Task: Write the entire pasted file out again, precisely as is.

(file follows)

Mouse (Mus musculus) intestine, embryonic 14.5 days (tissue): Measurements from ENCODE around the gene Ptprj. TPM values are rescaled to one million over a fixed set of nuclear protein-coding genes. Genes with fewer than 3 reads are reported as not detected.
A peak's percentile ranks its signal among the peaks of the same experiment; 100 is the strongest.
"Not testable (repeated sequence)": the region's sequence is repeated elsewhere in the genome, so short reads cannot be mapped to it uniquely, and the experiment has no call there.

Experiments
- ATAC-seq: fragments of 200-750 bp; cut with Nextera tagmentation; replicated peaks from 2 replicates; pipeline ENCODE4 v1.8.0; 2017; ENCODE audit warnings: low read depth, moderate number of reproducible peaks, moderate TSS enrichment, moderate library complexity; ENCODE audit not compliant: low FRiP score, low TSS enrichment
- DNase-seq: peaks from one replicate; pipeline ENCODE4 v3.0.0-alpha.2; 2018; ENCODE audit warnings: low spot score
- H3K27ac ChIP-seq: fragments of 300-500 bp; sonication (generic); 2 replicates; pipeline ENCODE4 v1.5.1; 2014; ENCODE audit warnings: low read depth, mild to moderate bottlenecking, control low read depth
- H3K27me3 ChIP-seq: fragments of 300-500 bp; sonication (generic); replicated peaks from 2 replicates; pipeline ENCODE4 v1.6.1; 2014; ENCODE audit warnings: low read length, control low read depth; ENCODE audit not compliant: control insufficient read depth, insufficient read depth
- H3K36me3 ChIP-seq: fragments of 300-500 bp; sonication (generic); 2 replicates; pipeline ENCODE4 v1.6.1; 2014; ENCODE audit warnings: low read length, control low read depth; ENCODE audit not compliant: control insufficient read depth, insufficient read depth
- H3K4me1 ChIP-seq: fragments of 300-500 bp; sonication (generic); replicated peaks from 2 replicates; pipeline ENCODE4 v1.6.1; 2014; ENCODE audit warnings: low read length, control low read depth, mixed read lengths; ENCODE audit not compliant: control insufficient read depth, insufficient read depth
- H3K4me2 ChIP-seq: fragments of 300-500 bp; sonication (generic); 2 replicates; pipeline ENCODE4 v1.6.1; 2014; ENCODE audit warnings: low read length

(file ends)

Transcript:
Mouse (Mus musculus) intestine, embryonic 14.5 days (tissue): Measurements from ENCODE around the gene Ptprj. TPM values are rescaled to one million over a fixed set of nuclear protein-coding genes. Genes with fewer than 3 reads are reported as not detected.
A peak's percentile ranks its signal among the peaks of the same experiment; 100 is the strongest.
"Not testable (repeated sequence)": the region's sequence is repeated elsewhere in the genome, so short reads cannot be mapped to it uniquely, and the experiment has no call there.

Experiments
- ATAC-seq: fragments of 200-750 bp; cut with Nextera tagmentation; replicated peaks from 2 replicates; pipeline ENCODE4 v1.8.0; 2017; ENCODE audit warnings: low read depth, moderate number of reproducible peaks, moderate TSS enrichment, moderate library complexity; ENCODE audit not compliant: low FRiP score, low TSS enrichment
- DNase-seq: peaks from one replicate; pipeline ENCODE4 v3.0.0-alpha.2; 2018; ENCODE audit warnings: low spot score
- H3K27ac ChIP-seq: fragments of 300-500 bp; sonication (generic); 2 replicates; pipeline ENCODE4 v1.5.1; 2014; ENCODE audit warnings: low read depth, mild to moderate bottlenecking, control low read depth
- H3K27me3 ChIP-seq: fragments of 300-500 bp; sonication (generic); replicated peaks from 2 replicates; pipeline ENCODE4 v1.6.1; 2014; ENCODE audit warnings: low read length, control low read depth; ENCODE audit not compliant: control insufficient read depth, insufficient read depth
- H3K36me3 ChIP-seq: fragments of 300-500 bp; sonication (generic); 2 replicates; pipeline ENCODE4 v1.6.1; 2014; ENCODE audit warnings: low read length, control low read depth; ENCODE audit not compliant: control insufficient read depth, insufficient read depth
- H3K4me1 ChIP-seq: fragments of 300-500 bp; sonication (generic); replicated peaks from 2 replicates; pipeline ENCODE4 v1.6.1; 2014; ENCODE audit warnings: low read length, control low read depth, mixed read lengths; ENCODE audit not compliant: control insufficient read depth, insufficient read depth
- H3K4me2 ChIP-seq: fragments of 300-500 bp; sonication (generic); 2 replicates; pipeline ENCODE4 v1.6.1; 2014; ENCODE audit warnings: low read length